Reentering the United States after Having Overstayed a Tourist Visa

Every year millions of tourists travel to the United States to visit family and friends or even enter the country to receive medical attention. However, many wind up staying in the U.S. longer than their period of authorized stay. This is called “overstaying.” Every foreigner who enters the U.S. must learn how to avoid an overstay, the penalties of overstaying (in terms of its impact on their ability to return to the U.S.) and how it is sometimes possible to reenter the U.S. after an overstay.

How Do I Know When I have Overstayed My Time in the U.S.

One reason that many people overstay is since they do not know the difference between two of the essential documents that show expiration dates, namely the visa and the Form I-94. Therefore, they end up unintentionally overstaying.

A U.S. visa is simply an entry document that grants authorization to be allowed entry in the country at a U.S. border, airport, or other port of entry. (Take note that a border agent can deny anyone entry into the U.S. even if you are the holder of a valid U.S. visa). A visa might be valid for several years which may also permit for multiple entries. This does not mean that an individual can stay in the U.S. until the visa expires. Every visitor who enters the U.S. must abide by the time frame allotted on the Form I-94. In previous years the Form I-94 was a paper card given to all foreigners when entering the U.S., by the border officer who processed their documents. Form I-94 is readily accessible on the Customs and Border Protection website.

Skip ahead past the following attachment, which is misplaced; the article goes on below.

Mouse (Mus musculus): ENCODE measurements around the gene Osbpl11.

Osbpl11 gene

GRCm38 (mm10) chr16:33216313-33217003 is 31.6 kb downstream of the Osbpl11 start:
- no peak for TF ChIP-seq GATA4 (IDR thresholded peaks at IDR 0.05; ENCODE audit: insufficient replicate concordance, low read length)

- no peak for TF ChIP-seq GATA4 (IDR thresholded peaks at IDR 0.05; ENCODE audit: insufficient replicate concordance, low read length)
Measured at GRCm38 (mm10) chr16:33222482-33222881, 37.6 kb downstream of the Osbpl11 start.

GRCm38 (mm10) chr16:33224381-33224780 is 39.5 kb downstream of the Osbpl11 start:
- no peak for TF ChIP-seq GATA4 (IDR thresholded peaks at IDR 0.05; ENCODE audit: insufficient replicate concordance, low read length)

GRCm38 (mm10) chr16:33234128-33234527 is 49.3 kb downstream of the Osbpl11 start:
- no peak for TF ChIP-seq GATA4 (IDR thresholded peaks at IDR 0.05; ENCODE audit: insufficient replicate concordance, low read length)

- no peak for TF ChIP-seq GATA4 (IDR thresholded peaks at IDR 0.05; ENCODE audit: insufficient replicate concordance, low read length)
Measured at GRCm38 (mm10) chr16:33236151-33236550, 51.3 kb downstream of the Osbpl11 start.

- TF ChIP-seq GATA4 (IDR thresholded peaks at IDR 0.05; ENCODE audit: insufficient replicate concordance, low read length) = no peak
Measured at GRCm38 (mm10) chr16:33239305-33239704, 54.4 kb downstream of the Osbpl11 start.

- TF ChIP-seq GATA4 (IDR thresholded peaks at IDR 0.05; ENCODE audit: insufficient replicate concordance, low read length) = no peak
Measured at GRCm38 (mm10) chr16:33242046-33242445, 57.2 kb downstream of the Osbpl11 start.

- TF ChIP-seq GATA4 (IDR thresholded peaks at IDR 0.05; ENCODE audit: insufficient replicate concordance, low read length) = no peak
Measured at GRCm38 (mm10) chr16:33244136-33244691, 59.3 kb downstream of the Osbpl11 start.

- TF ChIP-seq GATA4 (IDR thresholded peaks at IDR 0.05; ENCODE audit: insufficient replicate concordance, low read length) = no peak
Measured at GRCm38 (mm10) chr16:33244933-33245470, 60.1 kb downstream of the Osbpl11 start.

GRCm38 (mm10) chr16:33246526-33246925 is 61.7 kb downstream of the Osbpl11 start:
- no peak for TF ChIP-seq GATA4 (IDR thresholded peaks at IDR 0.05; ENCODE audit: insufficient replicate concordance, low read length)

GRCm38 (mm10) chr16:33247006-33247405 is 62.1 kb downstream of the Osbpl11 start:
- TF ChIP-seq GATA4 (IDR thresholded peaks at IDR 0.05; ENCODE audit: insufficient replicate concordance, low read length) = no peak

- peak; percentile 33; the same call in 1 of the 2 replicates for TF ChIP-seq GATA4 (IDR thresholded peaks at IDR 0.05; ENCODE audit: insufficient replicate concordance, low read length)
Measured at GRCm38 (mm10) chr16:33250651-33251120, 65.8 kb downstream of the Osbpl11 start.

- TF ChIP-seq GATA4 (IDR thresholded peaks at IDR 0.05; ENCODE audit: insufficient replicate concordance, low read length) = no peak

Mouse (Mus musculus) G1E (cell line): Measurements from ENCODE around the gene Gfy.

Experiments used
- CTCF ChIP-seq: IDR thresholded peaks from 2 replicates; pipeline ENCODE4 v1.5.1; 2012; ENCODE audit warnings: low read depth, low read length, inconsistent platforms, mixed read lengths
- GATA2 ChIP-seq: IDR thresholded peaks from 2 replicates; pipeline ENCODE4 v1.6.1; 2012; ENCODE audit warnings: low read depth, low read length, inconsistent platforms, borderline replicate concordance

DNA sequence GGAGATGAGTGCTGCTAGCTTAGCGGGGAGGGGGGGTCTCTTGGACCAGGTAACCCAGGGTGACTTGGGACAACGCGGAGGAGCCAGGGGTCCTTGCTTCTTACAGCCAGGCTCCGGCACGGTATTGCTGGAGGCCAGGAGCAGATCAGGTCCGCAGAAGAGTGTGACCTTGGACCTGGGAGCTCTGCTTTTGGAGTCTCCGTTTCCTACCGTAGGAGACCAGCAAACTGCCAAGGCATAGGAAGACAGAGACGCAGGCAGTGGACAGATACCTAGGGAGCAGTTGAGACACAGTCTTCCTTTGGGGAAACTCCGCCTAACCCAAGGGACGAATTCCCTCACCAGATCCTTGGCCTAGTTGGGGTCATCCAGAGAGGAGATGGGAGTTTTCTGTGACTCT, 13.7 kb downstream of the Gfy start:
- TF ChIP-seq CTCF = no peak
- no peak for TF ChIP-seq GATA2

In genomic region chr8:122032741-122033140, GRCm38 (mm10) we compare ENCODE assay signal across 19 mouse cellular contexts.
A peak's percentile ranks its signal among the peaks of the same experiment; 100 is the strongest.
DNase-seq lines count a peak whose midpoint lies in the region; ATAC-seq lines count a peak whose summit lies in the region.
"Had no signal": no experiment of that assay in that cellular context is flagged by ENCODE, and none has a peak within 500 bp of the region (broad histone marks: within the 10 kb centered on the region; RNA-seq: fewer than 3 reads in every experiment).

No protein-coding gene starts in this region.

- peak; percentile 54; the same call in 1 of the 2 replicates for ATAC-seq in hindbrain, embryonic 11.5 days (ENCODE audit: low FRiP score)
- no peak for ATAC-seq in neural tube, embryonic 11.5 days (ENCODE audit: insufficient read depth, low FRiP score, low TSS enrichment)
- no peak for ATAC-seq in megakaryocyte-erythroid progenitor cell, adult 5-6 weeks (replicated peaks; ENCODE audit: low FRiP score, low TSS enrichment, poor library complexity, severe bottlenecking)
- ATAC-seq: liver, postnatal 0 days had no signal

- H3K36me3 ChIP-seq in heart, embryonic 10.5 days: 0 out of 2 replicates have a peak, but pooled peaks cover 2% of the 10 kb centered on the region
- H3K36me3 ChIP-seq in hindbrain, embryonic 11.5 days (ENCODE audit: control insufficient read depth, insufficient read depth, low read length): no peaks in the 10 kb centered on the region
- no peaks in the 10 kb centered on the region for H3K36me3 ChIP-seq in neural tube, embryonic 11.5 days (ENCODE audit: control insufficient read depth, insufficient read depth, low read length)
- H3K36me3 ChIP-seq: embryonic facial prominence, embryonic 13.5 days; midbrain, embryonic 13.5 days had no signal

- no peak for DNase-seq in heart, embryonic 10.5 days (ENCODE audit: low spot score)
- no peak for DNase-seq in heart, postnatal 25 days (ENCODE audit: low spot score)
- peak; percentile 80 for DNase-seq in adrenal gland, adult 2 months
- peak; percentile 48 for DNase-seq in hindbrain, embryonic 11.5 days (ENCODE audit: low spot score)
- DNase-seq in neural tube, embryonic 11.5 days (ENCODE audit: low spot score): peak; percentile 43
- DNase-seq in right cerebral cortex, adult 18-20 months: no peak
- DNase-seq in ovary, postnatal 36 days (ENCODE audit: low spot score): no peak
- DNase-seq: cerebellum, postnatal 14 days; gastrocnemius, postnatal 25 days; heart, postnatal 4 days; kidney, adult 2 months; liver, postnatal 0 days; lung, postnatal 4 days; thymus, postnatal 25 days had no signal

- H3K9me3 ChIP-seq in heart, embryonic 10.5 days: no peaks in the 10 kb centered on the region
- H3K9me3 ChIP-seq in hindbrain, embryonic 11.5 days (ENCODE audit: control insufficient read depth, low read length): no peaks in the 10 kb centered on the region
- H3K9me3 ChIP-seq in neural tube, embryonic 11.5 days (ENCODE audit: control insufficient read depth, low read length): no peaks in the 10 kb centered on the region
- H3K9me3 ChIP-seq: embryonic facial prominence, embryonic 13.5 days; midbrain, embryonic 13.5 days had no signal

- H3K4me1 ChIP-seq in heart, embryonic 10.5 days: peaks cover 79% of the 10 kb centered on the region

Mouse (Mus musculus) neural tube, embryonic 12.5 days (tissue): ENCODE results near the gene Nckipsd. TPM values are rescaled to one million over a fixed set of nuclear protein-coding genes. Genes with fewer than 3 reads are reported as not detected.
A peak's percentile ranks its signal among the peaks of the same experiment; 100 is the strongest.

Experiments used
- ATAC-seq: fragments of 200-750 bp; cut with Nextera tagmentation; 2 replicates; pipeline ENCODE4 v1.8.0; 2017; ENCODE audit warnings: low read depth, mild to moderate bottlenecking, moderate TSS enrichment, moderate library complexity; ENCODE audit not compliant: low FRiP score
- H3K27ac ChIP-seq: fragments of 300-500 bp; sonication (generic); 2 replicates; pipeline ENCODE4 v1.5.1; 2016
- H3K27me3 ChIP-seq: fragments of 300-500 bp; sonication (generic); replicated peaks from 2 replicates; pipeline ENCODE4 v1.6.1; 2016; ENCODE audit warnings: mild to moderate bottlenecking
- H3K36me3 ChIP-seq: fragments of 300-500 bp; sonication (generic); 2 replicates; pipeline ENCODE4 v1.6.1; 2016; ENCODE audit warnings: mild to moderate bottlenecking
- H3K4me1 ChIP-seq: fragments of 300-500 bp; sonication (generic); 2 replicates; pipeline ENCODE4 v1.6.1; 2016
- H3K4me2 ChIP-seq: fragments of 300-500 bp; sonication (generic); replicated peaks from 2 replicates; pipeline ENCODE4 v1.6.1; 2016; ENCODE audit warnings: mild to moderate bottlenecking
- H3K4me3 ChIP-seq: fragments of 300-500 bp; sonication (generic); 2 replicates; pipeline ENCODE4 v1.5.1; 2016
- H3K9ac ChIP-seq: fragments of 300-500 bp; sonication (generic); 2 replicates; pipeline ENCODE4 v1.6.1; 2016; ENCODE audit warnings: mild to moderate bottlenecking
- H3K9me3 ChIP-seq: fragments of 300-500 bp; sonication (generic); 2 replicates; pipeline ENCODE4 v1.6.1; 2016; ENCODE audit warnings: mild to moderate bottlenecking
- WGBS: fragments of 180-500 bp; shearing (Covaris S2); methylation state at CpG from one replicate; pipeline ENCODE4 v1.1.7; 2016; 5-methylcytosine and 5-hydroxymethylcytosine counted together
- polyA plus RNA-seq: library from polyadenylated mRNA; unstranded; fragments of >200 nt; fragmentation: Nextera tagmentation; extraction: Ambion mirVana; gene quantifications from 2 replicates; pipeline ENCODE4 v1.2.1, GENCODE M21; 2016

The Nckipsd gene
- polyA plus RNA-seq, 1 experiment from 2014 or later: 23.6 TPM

If I have Overstayed an I-94, Will I Be Permitted to Enter the U.S. Again?

Staying longer than the normal time granted on the I-94 can result in serious problems. This is specifically true if the overstay was over several months.

Why a Longer Overstay is Quite Troublesome

Overstaying by 180 days or more (but less than one year), after you leave the U.S. will get you barred from returning for three years. If you overstayed by one year or more, after you depart the U.S., it will get you barred from reentering the U.S. for ten years. This is because unlawful presence is one of the many U.S. grounds of inadmissibility with some serious penalties.

Can a Short Overstay Become Problematic

If you overstay for less than 180 days, leaving the U.S. might not prompt any bars to reentry. If you have a visa that is still valid you can go ahead and book your travel tickets to the U.S. It is always advisable to talk with an immigration lawyer if you are unsure whether your time overstayed can bring about any problems.

Time to Talk with an Immigration Attorney

Regardless of how long you have overstayed, consult with an immigration law expert. Call the Gambacorta Law Office today at 847 908 4913 and our team of attorneys will advise and help you see if you accrued unlawful presence in the U.S.